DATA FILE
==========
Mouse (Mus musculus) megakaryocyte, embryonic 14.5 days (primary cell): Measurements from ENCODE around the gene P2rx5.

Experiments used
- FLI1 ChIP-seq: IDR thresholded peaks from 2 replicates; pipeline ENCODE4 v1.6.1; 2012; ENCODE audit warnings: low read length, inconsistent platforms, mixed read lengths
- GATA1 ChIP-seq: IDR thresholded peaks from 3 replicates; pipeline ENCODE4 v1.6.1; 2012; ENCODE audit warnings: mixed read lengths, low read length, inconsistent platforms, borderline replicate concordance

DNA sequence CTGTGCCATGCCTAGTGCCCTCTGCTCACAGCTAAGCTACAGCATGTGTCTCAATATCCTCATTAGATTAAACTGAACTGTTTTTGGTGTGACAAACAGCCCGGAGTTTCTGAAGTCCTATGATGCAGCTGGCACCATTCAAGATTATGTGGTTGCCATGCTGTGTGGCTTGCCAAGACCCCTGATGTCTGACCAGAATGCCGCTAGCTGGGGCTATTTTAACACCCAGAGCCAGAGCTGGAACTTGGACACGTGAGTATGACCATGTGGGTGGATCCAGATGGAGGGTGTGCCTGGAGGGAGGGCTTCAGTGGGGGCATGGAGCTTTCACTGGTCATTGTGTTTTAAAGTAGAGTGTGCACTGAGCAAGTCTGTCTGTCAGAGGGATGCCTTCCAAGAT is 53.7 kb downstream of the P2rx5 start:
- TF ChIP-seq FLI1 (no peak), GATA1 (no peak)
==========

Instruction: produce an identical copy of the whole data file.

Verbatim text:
Mouse (Mus musculus) megakaryocyte, embryonic 14.5 days (primary cell): Measurements from ENCODE around the gene P2rx5.

Experiments used
- FLI1 ChIP-seq: IDR thresholded peaks from 2 replicates; pipeline ENCODE4 v1.6.1; 2012; ENCODE audit warnings: low read length, inconsistent platforms, mixed read lengths
- GATA1 ChIP-seq: IDR thresholded peaks from 3 replicates; pipeline ENCODE4 v1.6.1; 2012; ENCODE audit warnings: mixed read lengths, low read length, inconsistent platforms, borderline replicate concordance

DNA sequence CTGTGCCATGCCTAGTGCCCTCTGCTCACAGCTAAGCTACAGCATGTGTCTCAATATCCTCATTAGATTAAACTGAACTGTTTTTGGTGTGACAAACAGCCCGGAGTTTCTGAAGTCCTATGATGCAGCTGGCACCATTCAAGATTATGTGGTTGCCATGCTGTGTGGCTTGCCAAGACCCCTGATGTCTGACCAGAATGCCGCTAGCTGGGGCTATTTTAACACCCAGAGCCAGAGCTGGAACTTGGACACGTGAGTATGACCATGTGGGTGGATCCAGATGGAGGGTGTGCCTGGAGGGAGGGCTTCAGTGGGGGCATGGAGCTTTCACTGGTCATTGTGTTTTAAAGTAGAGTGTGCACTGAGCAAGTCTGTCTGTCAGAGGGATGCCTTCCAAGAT is 53.7 kb downstream of the P2rx5 start:
- TF ChIP-seq FLI1 (no peak), GATA1 (no peak)